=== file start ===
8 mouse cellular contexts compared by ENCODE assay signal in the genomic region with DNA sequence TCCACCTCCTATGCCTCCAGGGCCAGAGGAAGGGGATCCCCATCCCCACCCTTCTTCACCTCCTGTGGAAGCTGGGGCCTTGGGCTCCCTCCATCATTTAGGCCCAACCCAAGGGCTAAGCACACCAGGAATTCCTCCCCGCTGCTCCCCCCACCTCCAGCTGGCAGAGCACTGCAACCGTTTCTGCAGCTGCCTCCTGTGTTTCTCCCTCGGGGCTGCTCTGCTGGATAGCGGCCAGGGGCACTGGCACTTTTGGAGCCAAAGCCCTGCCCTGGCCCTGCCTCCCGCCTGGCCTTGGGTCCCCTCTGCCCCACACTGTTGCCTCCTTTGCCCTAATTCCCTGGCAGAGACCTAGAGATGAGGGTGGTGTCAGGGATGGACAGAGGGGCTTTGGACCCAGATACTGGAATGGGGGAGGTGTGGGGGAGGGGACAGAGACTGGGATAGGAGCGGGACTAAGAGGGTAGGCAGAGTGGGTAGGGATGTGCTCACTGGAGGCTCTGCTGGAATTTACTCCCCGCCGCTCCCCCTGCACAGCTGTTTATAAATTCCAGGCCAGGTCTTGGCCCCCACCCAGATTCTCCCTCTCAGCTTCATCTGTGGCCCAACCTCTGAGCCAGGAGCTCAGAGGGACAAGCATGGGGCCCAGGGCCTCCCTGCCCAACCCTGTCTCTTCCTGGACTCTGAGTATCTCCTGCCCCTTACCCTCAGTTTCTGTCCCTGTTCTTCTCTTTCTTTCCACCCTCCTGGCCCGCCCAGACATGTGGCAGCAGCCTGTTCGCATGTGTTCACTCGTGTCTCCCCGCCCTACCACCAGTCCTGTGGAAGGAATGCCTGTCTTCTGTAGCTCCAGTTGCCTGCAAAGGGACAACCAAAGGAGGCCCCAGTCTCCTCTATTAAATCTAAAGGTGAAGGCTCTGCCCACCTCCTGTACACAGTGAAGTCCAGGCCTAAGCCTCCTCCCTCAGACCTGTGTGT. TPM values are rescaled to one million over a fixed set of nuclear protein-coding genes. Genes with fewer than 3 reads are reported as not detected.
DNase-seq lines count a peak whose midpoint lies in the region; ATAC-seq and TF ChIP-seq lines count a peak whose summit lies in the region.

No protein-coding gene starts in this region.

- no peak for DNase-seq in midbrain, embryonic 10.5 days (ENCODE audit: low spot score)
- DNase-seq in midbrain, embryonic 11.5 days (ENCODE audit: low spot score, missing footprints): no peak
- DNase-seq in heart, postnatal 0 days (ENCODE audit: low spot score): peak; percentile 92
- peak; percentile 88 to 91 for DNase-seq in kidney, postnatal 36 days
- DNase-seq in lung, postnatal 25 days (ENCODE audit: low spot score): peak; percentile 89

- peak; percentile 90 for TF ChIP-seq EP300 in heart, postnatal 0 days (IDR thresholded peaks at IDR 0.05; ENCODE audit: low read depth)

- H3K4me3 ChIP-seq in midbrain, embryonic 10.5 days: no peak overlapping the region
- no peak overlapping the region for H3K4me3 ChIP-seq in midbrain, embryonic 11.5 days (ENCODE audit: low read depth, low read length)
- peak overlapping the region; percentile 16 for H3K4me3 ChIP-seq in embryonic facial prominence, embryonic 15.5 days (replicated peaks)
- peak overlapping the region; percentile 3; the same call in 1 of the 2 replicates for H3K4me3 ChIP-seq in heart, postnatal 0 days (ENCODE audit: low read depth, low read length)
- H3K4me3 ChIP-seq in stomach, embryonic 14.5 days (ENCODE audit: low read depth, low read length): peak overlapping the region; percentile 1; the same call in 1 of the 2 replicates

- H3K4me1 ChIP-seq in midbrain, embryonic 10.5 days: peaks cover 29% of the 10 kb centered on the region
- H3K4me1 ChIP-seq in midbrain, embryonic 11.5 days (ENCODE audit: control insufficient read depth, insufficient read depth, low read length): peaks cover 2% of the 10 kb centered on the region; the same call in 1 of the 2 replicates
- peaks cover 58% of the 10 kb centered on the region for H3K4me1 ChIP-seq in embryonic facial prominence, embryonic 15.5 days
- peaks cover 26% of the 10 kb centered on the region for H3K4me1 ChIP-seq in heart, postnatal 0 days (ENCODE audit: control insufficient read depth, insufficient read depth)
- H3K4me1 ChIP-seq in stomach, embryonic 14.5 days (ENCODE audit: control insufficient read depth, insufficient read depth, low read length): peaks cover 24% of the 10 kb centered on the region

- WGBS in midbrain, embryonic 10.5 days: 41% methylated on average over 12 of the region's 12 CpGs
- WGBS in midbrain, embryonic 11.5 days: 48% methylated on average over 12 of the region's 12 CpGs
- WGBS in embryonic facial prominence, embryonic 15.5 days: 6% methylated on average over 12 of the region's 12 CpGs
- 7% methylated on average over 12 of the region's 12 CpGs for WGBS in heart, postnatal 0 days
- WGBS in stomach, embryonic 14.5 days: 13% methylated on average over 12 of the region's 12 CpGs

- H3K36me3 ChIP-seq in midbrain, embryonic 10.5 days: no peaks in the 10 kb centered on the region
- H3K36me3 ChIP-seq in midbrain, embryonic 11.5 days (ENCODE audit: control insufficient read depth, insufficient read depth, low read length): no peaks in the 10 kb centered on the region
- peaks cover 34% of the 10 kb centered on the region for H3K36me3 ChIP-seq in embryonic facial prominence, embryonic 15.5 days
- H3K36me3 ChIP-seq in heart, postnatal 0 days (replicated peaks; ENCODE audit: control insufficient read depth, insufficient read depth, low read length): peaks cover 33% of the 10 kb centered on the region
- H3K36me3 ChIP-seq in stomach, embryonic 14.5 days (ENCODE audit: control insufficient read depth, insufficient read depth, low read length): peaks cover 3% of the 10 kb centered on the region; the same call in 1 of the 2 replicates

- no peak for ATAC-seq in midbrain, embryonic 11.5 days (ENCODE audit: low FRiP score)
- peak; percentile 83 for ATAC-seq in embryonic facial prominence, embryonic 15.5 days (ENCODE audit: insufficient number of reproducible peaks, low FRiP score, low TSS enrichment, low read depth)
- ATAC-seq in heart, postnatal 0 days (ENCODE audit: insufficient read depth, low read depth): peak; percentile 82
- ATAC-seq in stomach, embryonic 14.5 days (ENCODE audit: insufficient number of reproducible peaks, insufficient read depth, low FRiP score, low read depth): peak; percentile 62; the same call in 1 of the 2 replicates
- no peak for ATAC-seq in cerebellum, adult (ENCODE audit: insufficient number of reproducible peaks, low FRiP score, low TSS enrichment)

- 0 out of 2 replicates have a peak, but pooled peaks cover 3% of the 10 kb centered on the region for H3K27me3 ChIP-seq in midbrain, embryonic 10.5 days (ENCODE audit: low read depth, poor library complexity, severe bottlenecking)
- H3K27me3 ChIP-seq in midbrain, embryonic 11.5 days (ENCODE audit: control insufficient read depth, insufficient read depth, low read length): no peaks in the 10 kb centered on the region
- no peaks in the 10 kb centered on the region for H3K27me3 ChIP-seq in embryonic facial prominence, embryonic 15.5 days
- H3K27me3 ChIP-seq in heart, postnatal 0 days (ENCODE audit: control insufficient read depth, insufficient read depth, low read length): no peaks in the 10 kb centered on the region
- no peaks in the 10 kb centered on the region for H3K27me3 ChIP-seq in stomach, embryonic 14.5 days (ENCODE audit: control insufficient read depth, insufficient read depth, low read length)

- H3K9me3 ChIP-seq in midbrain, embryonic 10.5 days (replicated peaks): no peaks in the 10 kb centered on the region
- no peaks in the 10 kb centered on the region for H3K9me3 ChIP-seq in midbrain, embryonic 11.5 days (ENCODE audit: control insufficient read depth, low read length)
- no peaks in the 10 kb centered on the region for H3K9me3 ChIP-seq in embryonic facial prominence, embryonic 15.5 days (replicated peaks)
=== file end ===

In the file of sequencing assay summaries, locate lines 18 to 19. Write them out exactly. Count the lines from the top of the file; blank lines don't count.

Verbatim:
- peaks cover 26% of the 10 kb centered on the region for H3K4me1 ChIP-seq in heart, postnatal 0 days (ENCODE audit: control insufficient read depth, insufficient read depth)
- H3K4me1 ChIP-seq in stomach, embryonic 14.5 days (ENCODE audit: control insufficient read depth, insufficient read depth, low read length): peaks cover 24% of the 10 kb centered on the region